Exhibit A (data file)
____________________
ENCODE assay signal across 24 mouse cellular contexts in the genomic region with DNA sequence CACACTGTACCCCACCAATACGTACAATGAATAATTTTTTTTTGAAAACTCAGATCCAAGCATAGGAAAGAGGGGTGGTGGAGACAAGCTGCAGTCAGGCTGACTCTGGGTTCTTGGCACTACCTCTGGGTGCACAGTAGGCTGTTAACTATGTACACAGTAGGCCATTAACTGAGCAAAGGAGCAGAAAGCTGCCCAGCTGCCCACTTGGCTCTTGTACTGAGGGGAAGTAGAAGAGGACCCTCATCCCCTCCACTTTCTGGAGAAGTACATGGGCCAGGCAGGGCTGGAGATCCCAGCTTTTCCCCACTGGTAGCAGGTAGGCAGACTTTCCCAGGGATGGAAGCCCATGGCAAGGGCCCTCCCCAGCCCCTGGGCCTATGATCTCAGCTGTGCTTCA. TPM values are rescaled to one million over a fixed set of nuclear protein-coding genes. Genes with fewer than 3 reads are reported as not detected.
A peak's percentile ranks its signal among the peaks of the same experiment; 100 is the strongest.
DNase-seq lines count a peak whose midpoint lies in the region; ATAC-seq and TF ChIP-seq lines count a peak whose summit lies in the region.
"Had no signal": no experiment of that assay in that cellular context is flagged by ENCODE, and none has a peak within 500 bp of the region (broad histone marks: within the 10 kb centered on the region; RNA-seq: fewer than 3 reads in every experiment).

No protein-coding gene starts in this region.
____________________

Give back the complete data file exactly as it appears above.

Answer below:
ENCODE assay signal across 24 mouse cellular contexts in the genomic region with DNA sequence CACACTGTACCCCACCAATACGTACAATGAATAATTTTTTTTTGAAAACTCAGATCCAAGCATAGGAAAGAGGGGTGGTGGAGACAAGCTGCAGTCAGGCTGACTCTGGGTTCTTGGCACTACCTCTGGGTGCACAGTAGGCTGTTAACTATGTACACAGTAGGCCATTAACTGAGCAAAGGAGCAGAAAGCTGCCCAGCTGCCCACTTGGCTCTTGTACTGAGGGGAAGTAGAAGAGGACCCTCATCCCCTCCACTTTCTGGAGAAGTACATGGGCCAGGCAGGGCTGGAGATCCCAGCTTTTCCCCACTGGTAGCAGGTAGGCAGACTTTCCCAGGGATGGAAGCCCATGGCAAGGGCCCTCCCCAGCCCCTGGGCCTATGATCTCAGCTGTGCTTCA. TPM values are rescaled to one million over a fixed set of nuclear protein-coding genes. Genes with fewer than 3 reads are reported as not detected.
A peak's percentile ranks its signal among the peaks of the same experiment; 100 is the strongest.
DNase-seq lines count a peak whose midpoint lies in the region; ATAC-seq and TF ChIP-seq lines count a peak whose summit lies in the region.
"Had no signal": no experiment of that assay in that cellular context is flagged by ENCODE, and none has a peak within 500 bp of the region (broad histone marks: within the 10 kb centered on the region; RNA-seq: fewer than 3 reads in every experiment).

No protein-coding gene starts in this region.